The Stegosauria is a group of Ornithischian (Bird-hipped) Dinosaurs that is characterised by the possession of a series of plates and spikes that extend from the neck to the tail in two parasagittal rows. The best known genus of the group, Stegosaurus, is from the Upper Jurassic of the western USA, but members of the group are known from all continents except for Antarctica and Australia, and their temporal range extends from the Middle Jurassic to the late Early Cretaceous. Despite the iconic status of Stegosaurs among Dinosauria, they are poorly known as fossils, with most genera being known from single partial skeletons and/ or fragmentary remains. Consequently, they have received relatively little attention, and much remains unknown about their palaeobiology.
In a paper published in the journal Acta Palaeontologica Polonica on 5 August 2019, Cary Woodruff of the Great Plains Dinosaur Museum and Field Station, the Department of Ecology and Evolutionary Biology at the University of Toronto, and the Royal Ontario Museum, David Trexler of the Two Medicine Dinosaur Center, and Susannah Maidment of the Department of Earth Sciences at the Natural History Museum, describe two sets of Stegosaur remains from the Late Jurassic Morrison Formation of Montana, an area further north than any that have previously produced described Stegosaur remains.
The Upper Jurassic Morrison Formation of the western United States comprises the deposits of rivers and floodplains that were laid down in a broad shallow basin over about 10 million years in the Kimmeridgian (157.3-152.1 million years ago and Tithonian (152.1-145.0 million years ago). The deposits host a diverse and well-preserved Dinosaurian fauna that includes such well-known taxa as Apatosaurus, Diplodocus, and Stegosaurus. The Dinosaurs of the southern part of the Morrison Basin, from Colorado, Utah, and southern Wyoming, have been intensively studied for about 150 years, but those from northern outcrops in northern Wyoming and Montana are much less exploited. An increasing body of evidence suggests that northern Morrison faunas were somewhat different to their southern counterparts but further exploration in this part of the basin is needed.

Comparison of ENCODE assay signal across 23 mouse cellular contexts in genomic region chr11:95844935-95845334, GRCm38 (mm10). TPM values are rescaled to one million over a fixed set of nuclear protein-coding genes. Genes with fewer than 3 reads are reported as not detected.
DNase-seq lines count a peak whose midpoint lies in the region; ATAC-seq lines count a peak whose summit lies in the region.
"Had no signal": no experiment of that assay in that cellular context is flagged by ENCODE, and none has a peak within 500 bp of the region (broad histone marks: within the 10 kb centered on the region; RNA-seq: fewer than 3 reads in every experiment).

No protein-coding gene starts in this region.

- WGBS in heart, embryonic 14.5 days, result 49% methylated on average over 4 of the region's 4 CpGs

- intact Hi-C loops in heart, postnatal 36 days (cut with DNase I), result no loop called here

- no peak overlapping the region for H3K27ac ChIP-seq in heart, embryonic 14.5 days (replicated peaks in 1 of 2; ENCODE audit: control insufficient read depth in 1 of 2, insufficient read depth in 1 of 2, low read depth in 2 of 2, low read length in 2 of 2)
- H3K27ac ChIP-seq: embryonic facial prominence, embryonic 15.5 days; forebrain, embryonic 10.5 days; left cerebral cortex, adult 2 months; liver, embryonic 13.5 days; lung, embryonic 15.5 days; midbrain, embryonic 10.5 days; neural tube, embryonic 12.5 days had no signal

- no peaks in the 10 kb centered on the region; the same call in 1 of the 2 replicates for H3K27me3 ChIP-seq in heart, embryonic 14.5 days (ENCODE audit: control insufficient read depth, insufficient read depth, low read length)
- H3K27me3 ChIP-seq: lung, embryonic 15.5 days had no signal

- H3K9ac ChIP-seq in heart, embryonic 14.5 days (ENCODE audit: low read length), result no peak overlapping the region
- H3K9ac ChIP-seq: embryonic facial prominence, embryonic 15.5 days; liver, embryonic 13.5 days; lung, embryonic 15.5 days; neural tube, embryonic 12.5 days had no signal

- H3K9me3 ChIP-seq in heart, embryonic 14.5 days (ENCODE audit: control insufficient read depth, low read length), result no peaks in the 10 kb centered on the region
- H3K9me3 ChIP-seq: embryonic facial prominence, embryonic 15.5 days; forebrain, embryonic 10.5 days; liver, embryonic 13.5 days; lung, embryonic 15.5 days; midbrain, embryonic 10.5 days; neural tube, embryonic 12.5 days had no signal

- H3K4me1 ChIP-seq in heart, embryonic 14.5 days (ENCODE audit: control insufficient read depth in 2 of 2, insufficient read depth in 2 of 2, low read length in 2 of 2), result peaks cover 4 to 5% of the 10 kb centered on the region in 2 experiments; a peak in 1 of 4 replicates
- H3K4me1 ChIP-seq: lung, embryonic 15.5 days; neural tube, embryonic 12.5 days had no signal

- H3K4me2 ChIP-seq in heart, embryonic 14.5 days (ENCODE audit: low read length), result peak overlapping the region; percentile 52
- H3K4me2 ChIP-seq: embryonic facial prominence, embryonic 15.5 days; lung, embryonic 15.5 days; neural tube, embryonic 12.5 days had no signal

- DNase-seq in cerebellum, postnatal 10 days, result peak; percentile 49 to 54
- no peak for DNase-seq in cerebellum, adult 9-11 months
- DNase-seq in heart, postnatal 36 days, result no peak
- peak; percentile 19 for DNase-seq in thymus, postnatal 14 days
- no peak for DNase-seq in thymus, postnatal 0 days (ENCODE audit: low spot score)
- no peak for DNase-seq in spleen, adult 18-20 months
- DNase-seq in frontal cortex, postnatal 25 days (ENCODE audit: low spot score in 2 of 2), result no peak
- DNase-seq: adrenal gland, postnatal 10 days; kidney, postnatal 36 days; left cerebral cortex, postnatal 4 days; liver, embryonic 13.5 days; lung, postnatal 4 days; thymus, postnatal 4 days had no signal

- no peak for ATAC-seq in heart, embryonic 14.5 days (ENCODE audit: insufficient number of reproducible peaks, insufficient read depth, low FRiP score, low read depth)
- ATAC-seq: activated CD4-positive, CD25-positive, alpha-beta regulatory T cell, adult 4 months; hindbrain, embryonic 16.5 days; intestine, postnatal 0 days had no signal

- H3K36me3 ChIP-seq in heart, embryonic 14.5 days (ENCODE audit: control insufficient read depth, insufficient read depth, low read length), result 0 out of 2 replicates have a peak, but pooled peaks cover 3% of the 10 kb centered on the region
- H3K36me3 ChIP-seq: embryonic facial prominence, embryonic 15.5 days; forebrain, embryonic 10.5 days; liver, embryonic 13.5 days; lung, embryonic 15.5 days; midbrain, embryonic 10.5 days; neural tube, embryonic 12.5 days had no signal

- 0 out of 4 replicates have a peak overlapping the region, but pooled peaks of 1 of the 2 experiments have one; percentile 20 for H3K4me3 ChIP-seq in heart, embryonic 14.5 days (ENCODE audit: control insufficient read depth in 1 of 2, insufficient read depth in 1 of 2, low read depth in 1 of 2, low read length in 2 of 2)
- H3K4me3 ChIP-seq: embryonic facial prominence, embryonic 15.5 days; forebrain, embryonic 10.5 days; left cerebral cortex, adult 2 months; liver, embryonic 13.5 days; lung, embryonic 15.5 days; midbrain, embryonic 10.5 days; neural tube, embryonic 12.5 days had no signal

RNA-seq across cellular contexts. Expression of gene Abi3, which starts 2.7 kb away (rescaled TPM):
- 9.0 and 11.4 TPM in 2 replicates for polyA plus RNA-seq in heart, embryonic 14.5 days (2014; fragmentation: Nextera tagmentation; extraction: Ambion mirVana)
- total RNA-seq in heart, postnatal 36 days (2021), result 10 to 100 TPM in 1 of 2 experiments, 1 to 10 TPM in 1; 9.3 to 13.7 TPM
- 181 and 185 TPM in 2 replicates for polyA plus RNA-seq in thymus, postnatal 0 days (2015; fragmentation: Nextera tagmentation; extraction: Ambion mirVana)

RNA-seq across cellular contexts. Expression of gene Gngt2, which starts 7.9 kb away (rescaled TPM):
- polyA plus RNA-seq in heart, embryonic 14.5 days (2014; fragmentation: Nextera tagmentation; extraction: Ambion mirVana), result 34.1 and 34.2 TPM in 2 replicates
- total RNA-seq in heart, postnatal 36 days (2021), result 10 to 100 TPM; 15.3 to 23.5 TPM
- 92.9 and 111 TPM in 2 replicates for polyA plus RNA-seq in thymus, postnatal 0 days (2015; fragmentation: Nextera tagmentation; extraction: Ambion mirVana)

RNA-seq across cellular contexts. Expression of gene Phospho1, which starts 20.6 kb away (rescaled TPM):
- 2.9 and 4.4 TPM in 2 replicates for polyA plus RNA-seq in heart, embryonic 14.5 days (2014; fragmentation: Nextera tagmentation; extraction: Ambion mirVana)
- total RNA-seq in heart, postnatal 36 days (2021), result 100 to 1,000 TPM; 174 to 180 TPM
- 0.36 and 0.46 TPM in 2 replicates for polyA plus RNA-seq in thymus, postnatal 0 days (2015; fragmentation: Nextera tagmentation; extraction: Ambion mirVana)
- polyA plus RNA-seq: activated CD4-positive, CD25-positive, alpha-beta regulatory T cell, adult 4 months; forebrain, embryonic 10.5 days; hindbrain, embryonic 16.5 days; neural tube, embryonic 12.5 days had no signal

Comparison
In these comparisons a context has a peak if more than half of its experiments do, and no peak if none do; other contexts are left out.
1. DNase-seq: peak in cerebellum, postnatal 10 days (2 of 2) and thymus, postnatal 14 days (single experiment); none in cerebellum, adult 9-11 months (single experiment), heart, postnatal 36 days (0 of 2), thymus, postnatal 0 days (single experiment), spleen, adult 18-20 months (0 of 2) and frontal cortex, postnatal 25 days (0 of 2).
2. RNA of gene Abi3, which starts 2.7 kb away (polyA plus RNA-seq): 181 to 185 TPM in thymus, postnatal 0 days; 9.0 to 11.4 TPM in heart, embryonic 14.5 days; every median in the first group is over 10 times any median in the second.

The first specimen described by Woodruff et al., GPDM 205, was collected in 2004 by the Judith River Dinosaur Institute from the 5E Ranch, owned by the Hein family, in the Little Snowy Mountains of Fergus County, Montana. The specimen is now housed at the Great Plains Dinosaur Museum in partnership with the Judith River Foundation. GPDM 205 was collected in close proximity to Camarasaurus sp. specimen GPDM 220. Unfortunately, neither field notebooks nor quarry maps exist for the excavation of this specimen, so Woodruff et al. do not possess any documentation regarding taphonomy. However, Susanneh Maidment visited the 5E Ranch quarry in 2005 and was told by the excavation crew that the specimen was found disarticulated, and stratigraphically above the Camarasaurus remains.
The material assigned to GPDM 205 comprises a prepared humerus, ulna, and radius, plus an unprepared coracoid, fragmentary scapula, humerus, and ulna. During the 2005 field season, at the time of Susanneh Maidment’s visit, a carpal and some poorly preserved dermal plates from this specimen were also recovered. Several other Stegosaur specimens were discovered during the 2005 field season at the 5E Ranch quarry, and were excavated over subsequent years. These specimens currently reside in a private collection, and thus are unavailable for study.